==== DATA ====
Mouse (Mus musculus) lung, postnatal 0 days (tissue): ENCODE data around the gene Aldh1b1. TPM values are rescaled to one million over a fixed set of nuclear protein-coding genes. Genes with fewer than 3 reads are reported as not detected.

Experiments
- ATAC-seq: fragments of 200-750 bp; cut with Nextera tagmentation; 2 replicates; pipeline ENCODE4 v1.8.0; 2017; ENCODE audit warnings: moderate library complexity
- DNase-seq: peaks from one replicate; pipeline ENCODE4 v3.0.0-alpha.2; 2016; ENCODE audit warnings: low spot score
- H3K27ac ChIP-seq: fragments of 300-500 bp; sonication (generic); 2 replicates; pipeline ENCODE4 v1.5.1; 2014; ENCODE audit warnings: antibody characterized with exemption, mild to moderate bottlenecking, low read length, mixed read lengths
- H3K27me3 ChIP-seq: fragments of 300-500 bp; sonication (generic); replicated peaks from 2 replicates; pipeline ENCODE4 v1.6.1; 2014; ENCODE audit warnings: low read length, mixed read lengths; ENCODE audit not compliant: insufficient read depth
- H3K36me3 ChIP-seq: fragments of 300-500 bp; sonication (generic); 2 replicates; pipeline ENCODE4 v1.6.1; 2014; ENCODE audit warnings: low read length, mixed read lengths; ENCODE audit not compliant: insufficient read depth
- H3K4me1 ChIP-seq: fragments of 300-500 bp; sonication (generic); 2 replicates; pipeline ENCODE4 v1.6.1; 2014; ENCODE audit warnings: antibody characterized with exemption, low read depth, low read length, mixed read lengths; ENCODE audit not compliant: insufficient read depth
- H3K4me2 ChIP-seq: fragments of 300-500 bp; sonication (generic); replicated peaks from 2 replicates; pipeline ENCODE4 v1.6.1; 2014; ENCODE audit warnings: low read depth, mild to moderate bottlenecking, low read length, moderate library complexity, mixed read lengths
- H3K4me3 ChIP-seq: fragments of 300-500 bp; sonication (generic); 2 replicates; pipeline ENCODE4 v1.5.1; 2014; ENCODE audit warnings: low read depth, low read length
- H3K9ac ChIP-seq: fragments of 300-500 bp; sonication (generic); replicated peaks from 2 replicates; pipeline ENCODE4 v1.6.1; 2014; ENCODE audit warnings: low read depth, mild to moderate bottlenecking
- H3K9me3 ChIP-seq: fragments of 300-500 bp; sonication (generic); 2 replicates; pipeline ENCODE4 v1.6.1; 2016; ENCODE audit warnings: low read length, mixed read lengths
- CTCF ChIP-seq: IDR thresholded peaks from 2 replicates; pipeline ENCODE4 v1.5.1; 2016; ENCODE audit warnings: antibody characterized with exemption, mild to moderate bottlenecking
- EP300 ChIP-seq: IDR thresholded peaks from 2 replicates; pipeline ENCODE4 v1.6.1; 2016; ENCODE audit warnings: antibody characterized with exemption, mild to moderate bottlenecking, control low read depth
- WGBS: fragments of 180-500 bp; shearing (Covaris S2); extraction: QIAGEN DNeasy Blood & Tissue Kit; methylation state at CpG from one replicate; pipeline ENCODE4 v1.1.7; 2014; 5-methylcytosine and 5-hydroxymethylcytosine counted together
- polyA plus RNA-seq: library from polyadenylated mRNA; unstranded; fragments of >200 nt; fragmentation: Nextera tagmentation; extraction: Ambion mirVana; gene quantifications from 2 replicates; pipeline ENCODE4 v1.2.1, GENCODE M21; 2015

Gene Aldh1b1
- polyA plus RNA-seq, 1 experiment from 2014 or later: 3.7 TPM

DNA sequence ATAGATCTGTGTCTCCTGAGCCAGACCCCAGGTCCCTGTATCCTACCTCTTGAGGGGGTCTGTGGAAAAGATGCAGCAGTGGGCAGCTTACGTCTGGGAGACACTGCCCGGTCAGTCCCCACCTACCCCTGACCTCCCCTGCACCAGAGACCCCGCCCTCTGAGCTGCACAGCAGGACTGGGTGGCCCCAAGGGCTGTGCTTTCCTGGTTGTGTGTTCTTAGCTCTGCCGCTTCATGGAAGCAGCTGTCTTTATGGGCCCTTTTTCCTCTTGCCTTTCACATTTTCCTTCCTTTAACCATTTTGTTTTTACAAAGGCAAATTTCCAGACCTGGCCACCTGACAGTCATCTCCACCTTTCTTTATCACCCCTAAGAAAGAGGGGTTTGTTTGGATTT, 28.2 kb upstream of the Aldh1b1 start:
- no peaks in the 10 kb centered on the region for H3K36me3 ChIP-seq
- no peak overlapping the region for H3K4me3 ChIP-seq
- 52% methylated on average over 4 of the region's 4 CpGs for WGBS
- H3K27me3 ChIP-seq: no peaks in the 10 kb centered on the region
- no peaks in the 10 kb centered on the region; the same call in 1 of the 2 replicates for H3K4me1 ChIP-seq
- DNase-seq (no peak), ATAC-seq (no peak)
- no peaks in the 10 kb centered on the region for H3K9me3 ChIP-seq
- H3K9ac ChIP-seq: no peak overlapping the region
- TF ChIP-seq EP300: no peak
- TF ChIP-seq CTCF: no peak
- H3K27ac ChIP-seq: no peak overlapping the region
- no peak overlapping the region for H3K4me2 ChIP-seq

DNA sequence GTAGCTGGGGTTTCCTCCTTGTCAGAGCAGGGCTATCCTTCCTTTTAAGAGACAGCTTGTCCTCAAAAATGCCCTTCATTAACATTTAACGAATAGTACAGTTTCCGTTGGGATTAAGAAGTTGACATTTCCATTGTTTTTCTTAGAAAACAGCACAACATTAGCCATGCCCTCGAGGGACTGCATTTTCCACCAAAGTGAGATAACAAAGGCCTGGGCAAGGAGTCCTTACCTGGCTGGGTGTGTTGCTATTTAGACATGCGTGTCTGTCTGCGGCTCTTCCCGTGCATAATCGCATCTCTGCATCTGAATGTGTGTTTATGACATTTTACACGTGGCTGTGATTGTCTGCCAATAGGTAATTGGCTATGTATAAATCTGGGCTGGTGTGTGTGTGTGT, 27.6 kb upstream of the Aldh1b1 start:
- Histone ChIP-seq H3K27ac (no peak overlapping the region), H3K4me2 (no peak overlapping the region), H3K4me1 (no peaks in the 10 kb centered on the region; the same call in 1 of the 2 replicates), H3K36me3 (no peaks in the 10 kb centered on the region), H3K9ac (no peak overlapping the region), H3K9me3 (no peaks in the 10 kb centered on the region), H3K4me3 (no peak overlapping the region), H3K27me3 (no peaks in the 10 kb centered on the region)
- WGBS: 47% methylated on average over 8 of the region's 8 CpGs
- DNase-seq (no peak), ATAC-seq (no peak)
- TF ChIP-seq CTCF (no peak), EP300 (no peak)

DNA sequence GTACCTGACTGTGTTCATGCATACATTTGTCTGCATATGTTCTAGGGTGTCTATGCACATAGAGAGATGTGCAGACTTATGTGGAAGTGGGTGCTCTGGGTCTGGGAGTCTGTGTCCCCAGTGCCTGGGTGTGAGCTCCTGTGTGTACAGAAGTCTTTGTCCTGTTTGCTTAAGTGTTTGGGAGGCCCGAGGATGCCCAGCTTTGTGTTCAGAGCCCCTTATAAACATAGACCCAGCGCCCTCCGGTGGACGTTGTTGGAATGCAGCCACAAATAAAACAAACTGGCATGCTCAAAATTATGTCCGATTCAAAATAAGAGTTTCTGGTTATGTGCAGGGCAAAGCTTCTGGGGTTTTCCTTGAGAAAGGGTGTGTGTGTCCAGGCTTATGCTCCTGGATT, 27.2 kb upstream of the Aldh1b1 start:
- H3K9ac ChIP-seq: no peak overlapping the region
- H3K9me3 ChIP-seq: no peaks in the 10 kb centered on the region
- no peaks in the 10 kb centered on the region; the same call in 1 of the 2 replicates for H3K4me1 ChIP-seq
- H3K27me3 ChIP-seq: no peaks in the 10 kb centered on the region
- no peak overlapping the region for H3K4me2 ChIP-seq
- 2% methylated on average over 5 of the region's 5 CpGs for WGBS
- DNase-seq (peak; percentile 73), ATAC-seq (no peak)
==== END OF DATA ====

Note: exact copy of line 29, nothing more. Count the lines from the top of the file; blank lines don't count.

- TF ChIP-seq CTCF: no peak